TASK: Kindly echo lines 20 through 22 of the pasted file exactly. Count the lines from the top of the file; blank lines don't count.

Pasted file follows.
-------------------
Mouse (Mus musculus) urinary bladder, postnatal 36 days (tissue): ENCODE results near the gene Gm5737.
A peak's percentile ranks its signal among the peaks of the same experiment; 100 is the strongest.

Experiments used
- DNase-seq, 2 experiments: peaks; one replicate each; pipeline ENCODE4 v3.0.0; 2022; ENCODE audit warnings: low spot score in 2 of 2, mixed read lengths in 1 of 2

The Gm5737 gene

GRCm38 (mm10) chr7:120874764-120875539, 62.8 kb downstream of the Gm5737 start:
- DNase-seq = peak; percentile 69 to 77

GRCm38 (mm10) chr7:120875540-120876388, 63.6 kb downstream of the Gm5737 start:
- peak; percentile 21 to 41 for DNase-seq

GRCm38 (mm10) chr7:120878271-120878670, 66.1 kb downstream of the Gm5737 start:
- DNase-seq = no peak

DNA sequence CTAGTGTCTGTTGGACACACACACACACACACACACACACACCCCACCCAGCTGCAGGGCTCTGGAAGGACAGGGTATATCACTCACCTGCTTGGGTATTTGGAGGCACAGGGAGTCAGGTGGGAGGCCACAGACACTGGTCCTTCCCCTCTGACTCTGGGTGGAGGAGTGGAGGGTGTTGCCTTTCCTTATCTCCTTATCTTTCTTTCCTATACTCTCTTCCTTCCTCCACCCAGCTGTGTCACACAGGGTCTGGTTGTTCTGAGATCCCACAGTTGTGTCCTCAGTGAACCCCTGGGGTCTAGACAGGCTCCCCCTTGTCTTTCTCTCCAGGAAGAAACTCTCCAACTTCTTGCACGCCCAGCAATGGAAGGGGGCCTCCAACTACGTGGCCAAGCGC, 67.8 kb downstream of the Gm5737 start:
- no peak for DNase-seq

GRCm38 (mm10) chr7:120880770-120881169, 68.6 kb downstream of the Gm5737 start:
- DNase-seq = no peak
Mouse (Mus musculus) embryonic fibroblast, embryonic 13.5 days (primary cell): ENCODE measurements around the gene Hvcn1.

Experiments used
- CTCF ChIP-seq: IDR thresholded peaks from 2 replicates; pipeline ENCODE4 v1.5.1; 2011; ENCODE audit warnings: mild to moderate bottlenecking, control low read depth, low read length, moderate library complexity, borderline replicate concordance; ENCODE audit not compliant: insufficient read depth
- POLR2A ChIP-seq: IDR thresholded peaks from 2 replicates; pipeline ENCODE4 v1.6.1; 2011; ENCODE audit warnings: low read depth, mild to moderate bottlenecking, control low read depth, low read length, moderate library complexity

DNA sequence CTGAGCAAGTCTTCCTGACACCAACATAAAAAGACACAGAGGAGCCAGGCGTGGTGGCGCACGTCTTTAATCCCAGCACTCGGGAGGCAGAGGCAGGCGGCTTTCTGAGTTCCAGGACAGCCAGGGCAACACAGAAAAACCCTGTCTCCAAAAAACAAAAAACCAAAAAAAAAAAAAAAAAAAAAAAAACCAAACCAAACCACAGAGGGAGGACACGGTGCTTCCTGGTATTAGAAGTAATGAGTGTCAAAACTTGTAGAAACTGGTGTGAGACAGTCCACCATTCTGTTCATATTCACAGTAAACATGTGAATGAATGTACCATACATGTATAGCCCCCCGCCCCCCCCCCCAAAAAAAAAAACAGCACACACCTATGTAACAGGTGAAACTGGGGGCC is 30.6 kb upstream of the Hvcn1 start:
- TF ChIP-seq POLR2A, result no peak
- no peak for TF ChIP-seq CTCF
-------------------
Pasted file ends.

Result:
DNA sequence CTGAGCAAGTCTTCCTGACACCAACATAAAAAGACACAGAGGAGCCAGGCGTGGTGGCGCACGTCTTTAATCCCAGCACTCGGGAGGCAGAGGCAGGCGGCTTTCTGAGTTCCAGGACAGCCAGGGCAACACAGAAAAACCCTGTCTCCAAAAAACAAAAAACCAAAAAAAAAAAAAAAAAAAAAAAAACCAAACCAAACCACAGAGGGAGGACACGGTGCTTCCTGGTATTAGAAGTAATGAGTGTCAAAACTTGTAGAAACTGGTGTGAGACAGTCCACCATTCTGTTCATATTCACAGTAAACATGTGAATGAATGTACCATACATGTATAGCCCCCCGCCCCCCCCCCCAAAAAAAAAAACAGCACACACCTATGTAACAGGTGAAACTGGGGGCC is 30.6 kb upstream of the Hvcn1 start:
- TF ChIP-seq POLR2A, result no peak
- no peak for TF ChIP-seq CTCF